EMV chip card payments, now at 57%, are helping to prevent in-store counterfeit card fraud. Meanwhile the U.S. payments industry continues to focus on payment technology implementations that can increase security while creating convenient channel experiences across channels.
Those are among the findings revealed by the Princeton Junction, N.J.-based U.S. Payments Forum, a cross-industry body focused on supporting the introduction and implementation of new and secure payment technologies, in its Summer 2018 Market Snapshot.
Chip card payments are reducing in-store counterfeit card fraud, payments stakeholders shared at the latest U.S. Payments Forum meeting. This is due to the increase of chip-on-chip transactions as more merchants accept chip payments. Chip-represents around 60% of payment volume. In addition, contact chip is now enabled at 58% of all merchant locations and 85% of ATMs.
In May, Visa disclosed a 70% decline in counterfeit card fraud for chip-enabled merchants, and 96% of Visa payments made use chip-enabled cards, according to a report from the U.S. Payments Forum.
“The first phase of the chip migration was about getting cards in the market and merchants enabled to accept contact chip card payments to stop the onslaught of in-store counterfeit card fraud and protect consumers. Now that we see the chip card rollout reaching critical mass and delivering on its benefits, the next phases of in-store payment technology implementations are about continuing that security while making the paying process easier for consumers,” Randy Vanderhoof, director of the U.S. Payments Forum, said.
To achieve this, many stakeholders are considering or implementing contactless payments. Many card issuers have dual-interface cards in the plans for the next reissuance cycle, and on the certification front more merchants are applying for additional certifications as they add new features including contactless. Members are telling the Payments Forum they are seeing more contactless transactions happening in areas where more dual-interface cards have been issued, indicating that consumers will tap if they have the opportunity.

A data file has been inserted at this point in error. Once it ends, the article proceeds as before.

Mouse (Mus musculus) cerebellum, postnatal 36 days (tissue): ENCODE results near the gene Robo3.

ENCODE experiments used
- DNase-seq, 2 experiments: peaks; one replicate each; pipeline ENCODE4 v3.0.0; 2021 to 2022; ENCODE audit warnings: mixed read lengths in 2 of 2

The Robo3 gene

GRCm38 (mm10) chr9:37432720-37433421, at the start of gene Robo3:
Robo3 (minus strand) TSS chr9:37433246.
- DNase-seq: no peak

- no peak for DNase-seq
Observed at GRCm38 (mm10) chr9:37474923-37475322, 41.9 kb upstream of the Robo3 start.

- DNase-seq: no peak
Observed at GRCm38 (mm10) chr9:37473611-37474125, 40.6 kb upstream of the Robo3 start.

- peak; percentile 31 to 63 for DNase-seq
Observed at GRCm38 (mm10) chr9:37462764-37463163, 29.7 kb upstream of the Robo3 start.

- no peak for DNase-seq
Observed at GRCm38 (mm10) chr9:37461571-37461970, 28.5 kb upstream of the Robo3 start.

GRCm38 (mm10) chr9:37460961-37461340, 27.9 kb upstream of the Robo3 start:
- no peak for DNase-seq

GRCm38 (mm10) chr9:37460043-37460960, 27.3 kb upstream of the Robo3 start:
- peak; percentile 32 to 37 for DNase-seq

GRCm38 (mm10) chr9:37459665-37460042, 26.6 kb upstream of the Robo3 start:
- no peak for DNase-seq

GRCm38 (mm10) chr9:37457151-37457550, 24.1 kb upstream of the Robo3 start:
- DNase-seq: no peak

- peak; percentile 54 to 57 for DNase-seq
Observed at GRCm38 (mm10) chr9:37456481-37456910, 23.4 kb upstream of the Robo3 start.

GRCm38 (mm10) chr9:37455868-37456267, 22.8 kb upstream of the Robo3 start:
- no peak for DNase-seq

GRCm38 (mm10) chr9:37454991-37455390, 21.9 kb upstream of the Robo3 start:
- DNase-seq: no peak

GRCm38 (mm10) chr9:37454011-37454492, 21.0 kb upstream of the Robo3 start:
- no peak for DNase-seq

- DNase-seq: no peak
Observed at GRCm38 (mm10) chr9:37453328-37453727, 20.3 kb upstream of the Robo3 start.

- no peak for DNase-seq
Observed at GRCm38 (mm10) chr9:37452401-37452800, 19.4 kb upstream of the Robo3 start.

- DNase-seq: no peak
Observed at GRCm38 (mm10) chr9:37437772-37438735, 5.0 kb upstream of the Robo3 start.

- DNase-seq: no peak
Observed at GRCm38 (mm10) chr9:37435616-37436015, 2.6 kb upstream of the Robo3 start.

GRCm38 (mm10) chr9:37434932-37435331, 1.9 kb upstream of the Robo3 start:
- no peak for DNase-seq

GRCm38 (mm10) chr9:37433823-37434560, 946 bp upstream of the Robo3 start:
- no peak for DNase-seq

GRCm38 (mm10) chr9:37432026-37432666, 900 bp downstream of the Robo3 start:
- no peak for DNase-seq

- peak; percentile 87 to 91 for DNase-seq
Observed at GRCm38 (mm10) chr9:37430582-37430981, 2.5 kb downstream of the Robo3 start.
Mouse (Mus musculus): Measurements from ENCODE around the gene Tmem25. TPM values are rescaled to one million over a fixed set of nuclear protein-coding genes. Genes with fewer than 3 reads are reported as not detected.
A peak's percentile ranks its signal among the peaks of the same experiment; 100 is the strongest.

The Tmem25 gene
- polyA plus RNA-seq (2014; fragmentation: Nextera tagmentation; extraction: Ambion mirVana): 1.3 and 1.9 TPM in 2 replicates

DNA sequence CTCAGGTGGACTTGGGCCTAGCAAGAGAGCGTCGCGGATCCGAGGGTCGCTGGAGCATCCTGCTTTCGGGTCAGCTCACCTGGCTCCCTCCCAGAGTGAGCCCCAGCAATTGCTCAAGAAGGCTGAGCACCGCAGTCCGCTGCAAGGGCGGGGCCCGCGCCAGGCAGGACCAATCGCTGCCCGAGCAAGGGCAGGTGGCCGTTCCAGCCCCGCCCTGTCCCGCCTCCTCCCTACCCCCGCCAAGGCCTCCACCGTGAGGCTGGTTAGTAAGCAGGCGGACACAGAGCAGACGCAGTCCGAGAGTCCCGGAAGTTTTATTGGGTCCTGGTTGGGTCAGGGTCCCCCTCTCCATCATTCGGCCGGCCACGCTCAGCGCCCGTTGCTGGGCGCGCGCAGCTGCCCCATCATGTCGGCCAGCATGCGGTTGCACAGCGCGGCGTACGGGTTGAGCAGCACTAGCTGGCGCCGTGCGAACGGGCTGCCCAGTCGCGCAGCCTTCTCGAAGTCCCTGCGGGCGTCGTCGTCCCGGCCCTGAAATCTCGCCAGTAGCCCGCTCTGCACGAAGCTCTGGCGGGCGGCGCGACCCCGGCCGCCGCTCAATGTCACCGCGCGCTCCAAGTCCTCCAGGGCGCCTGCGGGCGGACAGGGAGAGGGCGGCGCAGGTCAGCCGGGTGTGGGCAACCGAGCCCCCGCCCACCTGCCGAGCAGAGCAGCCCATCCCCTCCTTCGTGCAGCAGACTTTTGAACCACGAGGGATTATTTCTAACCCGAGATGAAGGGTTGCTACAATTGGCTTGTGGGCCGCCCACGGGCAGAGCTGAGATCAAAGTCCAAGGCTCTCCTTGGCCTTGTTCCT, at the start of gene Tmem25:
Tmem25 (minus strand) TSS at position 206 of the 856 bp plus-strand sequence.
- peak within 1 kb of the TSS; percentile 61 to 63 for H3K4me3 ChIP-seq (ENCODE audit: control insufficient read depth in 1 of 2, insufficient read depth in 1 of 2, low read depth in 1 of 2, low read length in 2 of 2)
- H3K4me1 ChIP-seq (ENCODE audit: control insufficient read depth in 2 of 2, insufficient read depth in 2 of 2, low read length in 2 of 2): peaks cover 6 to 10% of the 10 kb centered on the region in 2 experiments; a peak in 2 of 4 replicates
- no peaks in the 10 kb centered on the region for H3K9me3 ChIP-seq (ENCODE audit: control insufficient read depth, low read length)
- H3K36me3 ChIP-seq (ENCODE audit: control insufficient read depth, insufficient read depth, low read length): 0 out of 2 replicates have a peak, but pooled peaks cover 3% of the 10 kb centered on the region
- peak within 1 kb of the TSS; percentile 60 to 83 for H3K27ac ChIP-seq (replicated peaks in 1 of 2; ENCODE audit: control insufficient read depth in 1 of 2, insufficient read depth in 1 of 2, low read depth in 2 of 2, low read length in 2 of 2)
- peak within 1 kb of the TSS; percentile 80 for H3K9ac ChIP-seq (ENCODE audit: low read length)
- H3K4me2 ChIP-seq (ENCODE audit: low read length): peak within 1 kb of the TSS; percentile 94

Enabling more secure and convenient transactions does not stop with traditional in-store payments and continues to be important as more retailers aim to create better cross-channel experiences. This includes buying online pick up in-store options, where fraudsters are turning their attention.
With chip card payments working to reduce fraud at the point of sale, criminals are looking for new avenues and BOPIS fraud as well as traditional card-not-present e-commerce fraud are two of them. While the Payment Forum acknowledges the need to shut down those channels to criminals it also admits adding friction to the buying experience while doing so would be problematic. As a result, the Forum turned its attention to new specifications such as EMV 3D Secure 2.0 and Secure Remote Commerce as well as other authentication methods that promise to enable the kind of frictionless security the industry needs.
In addition to its contactless projects and examination of specifications relating to securing the e-commerce channel, the U.S. Payments Forum has several other CNP projects underway including white papers detailing the true cost of fraud, CNP fraud mitigation approaches, and fraud prevention pathways.
Chip card payments continue to be a major focus for the Forum. “The chip migration is still not yet complete. Providing implementation guidance to merchant segments with unique considerations such as transit, petroleum and restaurants is still a major focus and we encourage those merchants to participate at the Forum and raise their questions to get issues resolved,” Vanderhoof added.